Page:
Sorry, there are no polls available at the moment.

The Blame Game: How to Evade the Cost Problem

The Congressional Budget Office recently issued a report laying out in stark detail the seriousness of escalating health care costs. Earlier reports by the Commonwealth Fund and the Kaiser Family Foundation and sundry analyses by many health care economists also stressed the unsustainability of rising costs, and public opinion surveys show that controlling costs is now taken to be as important as achieving universal health care.

But earlier this year, President Bush got a taste of what taking costs seriously leads to. In the 2008 federal budget request, he proposed cutting a number of government health programs – reducing spending on Medicare and Medicaid by $31 billion over five years, for example. He was assaulted when he first proposed these ideas, and he is under further attack now that Congress is considering them. The language of the criticism has ranged from “unreasonable” and “unrealistic” to “disastrous.”

I do not like Bush’s policies, and there are far better places to aim cost-cutting measures than those he has chosen. Even so, he has done what no Democrat has dared do: take on a nasty problem directly and in some detail. Responding to the president’s budget request, Senator Edward Kennedy said that Congress would, once again, give federal agencies more money than Mr. Bush asked for. So much for cost control.

I have no doubt that if some prominent Democrat proposed such a wide range of cuts, they would be equally excoriated, even if they were wiser than Bush’s. Serious efforts to control costs cannot fail to be distasteful. Universal health care is popular, by contrast, even if there are huge political differences on how it might best be achieved. It would mean giving millions of people what they need and what the rest of us already have. The control of costs would mean taking away from people what they now have and would hate to give up.

Kaiser and the CBO focus on technology as the main driver of rising costs. Working to cut that rise is likely to generate an even more hostile response than, say, reducing Medicare payments. Patients love and expect technology, doctors are paid to use it, and the medical industry makes billions of dollars selling it. From its inception, Congress has forbidden Medicare from considering costs in its coverage decisions. “Reasonable and necessary” is the only acceptable standard. Three federal agencies created by Congress over recent decades to assess technology were eventually killed or neutered under pressure from industry and physician groups.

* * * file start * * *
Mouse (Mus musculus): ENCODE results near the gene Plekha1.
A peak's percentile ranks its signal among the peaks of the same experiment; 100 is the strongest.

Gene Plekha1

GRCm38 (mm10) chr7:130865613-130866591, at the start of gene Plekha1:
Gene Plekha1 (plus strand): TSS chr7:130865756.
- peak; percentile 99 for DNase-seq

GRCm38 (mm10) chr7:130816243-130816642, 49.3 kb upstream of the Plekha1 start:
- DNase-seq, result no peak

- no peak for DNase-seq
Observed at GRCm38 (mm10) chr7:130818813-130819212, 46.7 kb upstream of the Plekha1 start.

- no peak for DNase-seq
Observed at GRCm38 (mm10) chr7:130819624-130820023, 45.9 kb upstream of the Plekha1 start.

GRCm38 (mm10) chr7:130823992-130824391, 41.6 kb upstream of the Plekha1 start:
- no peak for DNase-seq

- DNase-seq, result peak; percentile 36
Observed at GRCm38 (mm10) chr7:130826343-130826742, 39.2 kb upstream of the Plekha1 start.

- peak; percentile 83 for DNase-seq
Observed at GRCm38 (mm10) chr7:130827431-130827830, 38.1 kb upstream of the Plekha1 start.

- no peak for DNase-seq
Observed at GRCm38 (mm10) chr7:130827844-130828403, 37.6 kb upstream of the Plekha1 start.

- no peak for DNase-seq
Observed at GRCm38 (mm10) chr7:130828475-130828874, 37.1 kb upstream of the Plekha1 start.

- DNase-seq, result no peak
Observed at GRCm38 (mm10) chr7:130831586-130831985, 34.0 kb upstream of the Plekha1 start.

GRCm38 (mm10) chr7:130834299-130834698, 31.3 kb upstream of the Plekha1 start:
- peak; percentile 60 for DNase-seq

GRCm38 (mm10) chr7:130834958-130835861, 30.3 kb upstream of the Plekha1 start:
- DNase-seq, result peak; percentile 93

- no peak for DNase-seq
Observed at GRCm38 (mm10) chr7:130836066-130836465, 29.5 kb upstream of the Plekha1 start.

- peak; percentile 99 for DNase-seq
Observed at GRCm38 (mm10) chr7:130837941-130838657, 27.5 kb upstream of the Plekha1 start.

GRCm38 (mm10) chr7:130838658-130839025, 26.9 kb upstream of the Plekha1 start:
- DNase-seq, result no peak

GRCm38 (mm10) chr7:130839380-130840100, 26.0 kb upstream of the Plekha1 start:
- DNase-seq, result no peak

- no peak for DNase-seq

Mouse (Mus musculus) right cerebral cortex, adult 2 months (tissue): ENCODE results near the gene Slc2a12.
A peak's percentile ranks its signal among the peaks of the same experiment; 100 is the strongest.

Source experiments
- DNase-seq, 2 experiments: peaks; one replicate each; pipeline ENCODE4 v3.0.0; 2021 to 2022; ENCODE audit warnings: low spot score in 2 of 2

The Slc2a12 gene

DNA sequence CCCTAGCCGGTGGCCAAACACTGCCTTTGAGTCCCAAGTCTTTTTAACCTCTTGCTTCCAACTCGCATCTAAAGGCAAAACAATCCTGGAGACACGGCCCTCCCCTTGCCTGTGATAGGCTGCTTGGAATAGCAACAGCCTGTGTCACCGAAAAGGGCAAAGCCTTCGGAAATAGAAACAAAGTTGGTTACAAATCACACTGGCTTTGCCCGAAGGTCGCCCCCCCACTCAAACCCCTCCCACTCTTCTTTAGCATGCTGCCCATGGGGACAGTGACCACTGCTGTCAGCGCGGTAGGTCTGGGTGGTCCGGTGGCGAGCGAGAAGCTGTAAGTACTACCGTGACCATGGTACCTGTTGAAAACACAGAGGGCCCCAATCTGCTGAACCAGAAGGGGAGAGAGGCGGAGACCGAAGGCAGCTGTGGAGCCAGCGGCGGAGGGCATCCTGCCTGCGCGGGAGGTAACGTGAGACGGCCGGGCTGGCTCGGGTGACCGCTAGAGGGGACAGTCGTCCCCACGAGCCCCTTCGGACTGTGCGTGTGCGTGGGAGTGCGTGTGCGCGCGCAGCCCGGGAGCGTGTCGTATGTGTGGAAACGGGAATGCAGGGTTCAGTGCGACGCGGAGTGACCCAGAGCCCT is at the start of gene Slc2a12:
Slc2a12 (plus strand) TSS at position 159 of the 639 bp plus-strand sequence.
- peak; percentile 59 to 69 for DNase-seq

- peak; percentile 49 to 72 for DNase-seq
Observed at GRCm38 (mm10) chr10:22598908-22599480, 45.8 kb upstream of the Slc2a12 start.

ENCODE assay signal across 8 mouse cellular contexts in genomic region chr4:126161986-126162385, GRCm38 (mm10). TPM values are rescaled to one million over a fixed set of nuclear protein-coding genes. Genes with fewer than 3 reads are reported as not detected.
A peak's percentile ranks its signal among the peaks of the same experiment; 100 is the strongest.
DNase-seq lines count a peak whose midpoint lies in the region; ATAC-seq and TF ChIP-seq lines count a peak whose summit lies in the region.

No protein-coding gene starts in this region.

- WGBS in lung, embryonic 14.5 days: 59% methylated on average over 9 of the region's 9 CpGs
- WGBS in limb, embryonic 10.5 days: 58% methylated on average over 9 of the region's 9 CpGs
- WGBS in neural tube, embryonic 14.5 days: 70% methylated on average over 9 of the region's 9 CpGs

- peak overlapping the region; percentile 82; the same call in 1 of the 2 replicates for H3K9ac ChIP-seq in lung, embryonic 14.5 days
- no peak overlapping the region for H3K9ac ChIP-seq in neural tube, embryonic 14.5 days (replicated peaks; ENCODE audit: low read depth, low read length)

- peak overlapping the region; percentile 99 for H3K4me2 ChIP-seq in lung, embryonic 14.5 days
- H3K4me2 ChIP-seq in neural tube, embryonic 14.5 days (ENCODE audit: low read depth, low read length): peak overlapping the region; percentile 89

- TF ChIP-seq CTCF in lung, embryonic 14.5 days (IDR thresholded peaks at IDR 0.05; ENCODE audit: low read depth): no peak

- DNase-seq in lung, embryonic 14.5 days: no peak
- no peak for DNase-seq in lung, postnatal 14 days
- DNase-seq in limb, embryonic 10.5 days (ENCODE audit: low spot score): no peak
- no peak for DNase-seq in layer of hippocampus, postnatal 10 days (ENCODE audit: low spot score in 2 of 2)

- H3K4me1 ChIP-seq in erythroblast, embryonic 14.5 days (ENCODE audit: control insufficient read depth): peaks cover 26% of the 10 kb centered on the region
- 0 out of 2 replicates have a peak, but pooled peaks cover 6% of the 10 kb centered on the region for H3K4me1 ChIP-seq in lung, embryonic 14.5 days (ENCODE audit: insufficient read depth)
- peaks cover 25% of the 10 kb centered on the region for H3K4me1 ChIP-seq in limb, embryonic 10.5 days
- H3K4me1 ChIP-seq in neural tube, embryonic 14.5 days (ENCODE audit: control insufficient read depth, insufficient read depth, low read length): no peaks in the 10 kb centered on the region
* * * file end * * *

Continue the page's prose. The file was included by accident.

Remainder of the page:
The stumbling block in efforts to control health care costs, and particularly technology costs, is that our spending habits are deeply embedded in American culture. We are more health-obsessed than other developed countries, more driven toward technological innovation, more tolerant of commerce in medicine, more unwilling to set limits, and more attracted to consumer choice and provider competition as a way of managing costs.

Political leadership of a rare kind is needed. It will have to be countercultural, aiming to change some well-entrenched ways of life. It will have to be candid in telling people what we can no longer afford. It will have to find the will and the courage to resist the clout of industry lobbies. It will have to explain that less health care can be better for one’s health than more. It will have to say that nothing short of government regulation has shown itself able to control costs.

What can congressional Democrats do? Here are some possible steps: They can allow Medicare to consider cost. They can push for the creation of an office in the executive branch to identify and prioritize promising places to cut costs. They can work to change the ratio of primary care to specialist physicians, who are likelier to use high-technology medicine. They can take up price controls on pharmaceuticals and insurance premiums. Any step of that kind would be resisted. But failure to control costs will gradually gut both federal and private coverage. In fact, as the CBO report says, “Rising health care costs constitute the principal challenge of fiscal policy – no other single factor will exert more influence over the long-term balance of the federal budget.”

Published on: September 5, 2008
Published in: Health Care Reform & Policy

Receive Forum Updates

Recent Content